If there’s one pattern that I’ve noticed in television, it’s that shows tend to follow up big, plot-line-resolving episodes with silly, disappointing ones. It’s practically a law of television, and “Upper West Side Story” was no exception to it. More details after the jump.

Ideally, White Collar would have a mythology that made sense plot-wise and that allowed the characters to stay true to whatever development they had experienced over the show’s run. By now, I’ve given up hope on that front. I’m fine with White Collar just working on a week-to-week, case-by-case basis. And it would, more or less, if it didn’t keep stepping on its own toes.

The show wants to string character beats throughout each episode, but it can’t do so without compromising the show’s sunny vibe (and by association, the USA Network’s “blue skies” aesthetic). So what results is a tonally jarring mess. Take the scene where Peter interrupting Neal’s class, for example. The thinly-veiled barbs flying back and forth between them came across as hokey and more lighthearted than was probably intended. (And all the while, I wanted to yell, “Peter, you might be compromising your cover, YOU FUCKING MORON.”) The problem is that Neal willfully hid a freakin’ treasure trove from the FBI. That’s serious business, and it should have consequences. However, despite what Peter might say, the show isn’t willing to explore those consequences. The show can claim to explore them all it wants, but talk is cheap, and it’s clear from this episode that White Collar is content to reduce the conflict between Peter and Neal to a silly verbal sparring session couched in a discussion of classic poetry.

But if White Collar just concentrated on having fun cases, it would work pretty well, as demonstrated by this week’s investigation into the embezzlement of funds from a private school’s endowment fund. Everybody loves seeing rich assholes get knocked down a peg, and as long as White Collar continues to make that happen, then watching it will bring at least some vague cathartic joy. Moreover, Peter’s and Neal’s alter egos were a lot of fun in this episode, especially when Diana got involved as Peter’s “mistress” (though I’m pretty sure we’ve seen that happen before. Correct me if I’m wrong.)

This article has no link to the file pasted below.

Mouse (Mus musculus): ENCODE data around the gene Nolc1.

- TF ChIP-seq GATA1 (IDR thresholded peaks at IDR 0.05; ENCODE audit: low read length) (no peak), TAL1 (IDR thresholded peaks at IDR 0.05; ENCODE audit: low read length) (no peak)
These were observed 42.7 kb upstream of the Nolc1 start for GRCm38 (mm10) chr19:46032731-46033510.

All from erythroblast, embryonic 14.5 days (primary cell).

On the other hand, there was quite a bit of head-slamming stupidity in this episode. The subplot about Evan’s crush on Chloe was about as clichéd and predictable as TV can get, and I found myself wishing for most of the episode that Chloe would turn out to be the big villainess behind it all. Alas, that wasn’t the case, and instead, we were left with a huge, gaping plot hole: why the hell were Slater and Woods passing information about the accounts through Chloe’s calculus book? Wouldn’t it have been easier – not to mention far less risky – to simply pass the information to each other in hand? Why take the chance of exposing the scheme to the entire world through such a convoluted communication system? Were these idiots trying to get caught? No seriously, tell me, because this might be the hugest fucking plot hole I have ever seen in my entire life. I’m not kidding. It was that moronic.

So in the end, I guess that “Upper West Side Story” was just like any other episode of White Collar: a couple of fun cons; some witty dialogue; a few forced bits that were too cutesy for their own good; and a few moments so stupid that they made me wonder if the show was being written by a group of monkeys sitting at typewriters. Why am I still watching this show? Honestly, I have no idea. But it’s apparent to me now – I don’t know why it took me so long – that White Collar is pretty content with what it is right now. Discussing a hypothetical, better version of the show is futile, because it ain’t gonna happen, folks. So depending on how much time I have over the next few weeks, I might forgo reviewing the show. I’ve said almost all I can say about it. Heck, I don’t even think I want to say more about it. And that, to me, is the most disappointing thing of all.